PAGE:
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Ana Menéndez – The future of narrative (4, end)

Vandaag, woensdag 6 april, geeft de Cubaans-Amerikaanse auteur Ana Menéndez de Tweede Cola Debrotlezing in de Openbare Bibliotheek van Amsterdam. In The Poets and Writer’s Magazine, May-June 2009, verscheen een tekst die zij in 2008 met regelmaat in Egypte heeft gepresenteerd, ‘The future of narrative’; we plaatsen die hier in afleveringen, dit is de vierde en laatste aflevering.

by Ana Menéndez

Some 250,000 people are part of the Eve Online universe – a vast imaginary system of galaxies where players from around the world gather on a single server to create adventures in real-time. The setting is science fiction, but the stories – created by anonymous players – illuminate mankind’s oldest themes: greed, betrayal and ambition. Without an Omniscient Narrator to guide them, the individual characters have arranged themselves along stock narrative types: Scheming Villians, Earnest Good Guys, Lone Wolves, Bold Leaders.

Subscribers pay about $15 a month to play. Few would describe what they’re involved in as “story-telling”; it’s just good (and safe) fun to go zipping around virtual space, tracking down bad guys, hijacking abandoned ships and meeting up with buddies to plan the next adventure. But that is exactly what story is: an imaginative leap that transforms the mundane into the sublime. These guys (and most of them are men) are storytellers in the strictest and oldest sense of the word.

Shakespeare, if he were alive today, might be a world-class gamer.

The poet we call Homer probably didn’t create the epic we know as the Odyssey. The ancient adventure story of scheming villains, earnest good guys, lone wolves and bold leaders was most likely a collaborative effort, a mythical-history that men told around the hearth and that successive generations enriched with their own contributions.

The author as discreet and sole creator doesn’t fully emerge until the invention of the printing press, which made story-telling profitable on a vast scale. Once there was money to be made, the notion of “intellectual property” acquired commercial value. And a whole system of copyright law and attorneys to interpret them developed to protect the new business of writing.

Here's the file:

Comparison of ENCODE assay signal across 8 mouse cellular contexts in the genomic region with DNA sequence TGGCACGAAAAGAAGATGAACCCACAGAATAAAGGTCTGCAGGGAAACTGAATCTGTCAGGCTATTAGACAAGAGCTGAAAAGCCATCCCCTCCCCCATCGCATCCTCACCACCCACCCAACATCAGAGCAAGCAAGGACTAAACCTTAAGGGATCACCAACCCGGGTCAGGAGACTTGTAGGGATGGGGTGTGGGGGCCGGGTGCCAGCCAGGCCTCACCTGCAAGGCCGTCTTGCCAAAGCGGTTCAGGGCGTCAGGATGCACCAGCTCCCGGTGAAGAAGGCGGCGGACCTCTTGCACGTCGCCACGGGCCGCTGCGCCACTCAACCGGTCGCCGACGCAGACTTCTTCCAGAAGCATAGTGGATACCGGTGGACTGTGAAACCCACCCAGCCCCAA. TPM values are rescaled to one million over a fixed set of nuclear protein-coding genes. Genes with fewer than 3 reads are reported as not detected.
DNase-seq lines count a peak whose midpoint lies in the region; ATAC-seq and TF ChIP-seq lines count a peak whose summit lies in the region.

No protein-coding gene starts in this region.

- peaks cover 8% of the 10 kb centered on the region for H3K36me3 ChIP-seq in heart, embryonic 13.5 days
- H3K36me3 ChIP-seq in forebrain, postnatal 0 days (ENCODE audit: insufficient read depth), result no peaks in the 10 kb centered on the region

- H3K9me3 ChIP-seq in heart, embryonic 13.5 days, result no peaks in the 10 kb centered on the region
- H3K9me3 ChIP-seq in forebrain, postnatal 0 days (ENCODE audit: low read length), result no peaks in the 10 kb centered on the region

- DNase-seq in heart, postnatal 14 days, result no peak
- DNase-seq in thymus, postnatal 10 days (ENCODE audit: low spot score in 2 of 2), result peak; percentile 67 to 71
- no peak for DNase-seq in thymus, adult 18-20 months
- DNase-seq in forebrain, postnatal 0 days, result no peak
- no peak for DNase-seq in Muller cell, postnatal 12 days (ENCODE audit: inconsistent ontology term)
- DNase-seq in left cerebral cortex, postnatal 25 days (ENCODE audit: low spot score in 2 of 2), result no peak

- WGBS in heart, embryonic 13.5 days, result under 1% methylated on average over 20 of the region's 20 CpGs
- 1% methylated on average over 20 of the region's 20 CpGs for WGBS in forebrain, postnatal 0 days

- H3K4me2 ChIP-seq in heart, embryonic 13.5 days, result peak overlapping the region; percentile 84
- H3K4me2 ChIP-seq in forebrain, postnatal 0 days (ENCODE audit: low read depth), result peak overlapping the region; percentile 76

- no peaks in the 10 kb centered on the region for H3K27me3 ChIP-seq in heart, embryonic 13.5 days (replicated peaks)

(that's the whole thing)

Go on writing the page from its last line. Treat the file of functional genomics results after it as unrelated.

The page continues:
One of the most profound ways that the internet is reshaping the artistic landscape – and not just in writing – is by destroying these relatively modern ideas about the artistic product. The instant a piece of music, a work of art, a poem, gets onto the web, they become communal property. There’s no stopping this. The music industry is losing its once lucrative monopoly on music distribution. And all the lawyers in the world have not been able to halt its spiral.

The anonymous, promiscuous nature of the web is nudging us back toward an earlier, collaborative model. Story will survive. But The Author may be nearing the end of his 500-year life-span.

Considering the recent devaluation of the title, that may not be such a bad development. Still, story’s true keepers deserve protection.

Story-telling is an integral part of what it means to be human. It’s in our self-interest to see that those who create are sufficiently supported and encouraged, financially as well as morally, to continue their work. The goal should be to find ways to spread the awesome and as yet mostly untapped economic power of the web so that good art continues to be made. If not, we could conceivably lose the next Virginia Woolf simply because she could not afford a room of her own.

On the other hand, not even penury is strong enough to kill story. The artist is driven to story like a drunkard to his wine and the absence of remuneration — and even glory – is not enough to stop him. For proof, witness the poet working in obscurity and poverty in 21st century America or the hundreds of works of brilliance being produced all over the world with no promise of monetary gain.

Technological inventions arise and fall away. In the beginning was story and through every innovation, story has persisted and so it will be. The end of story will be the end of man.

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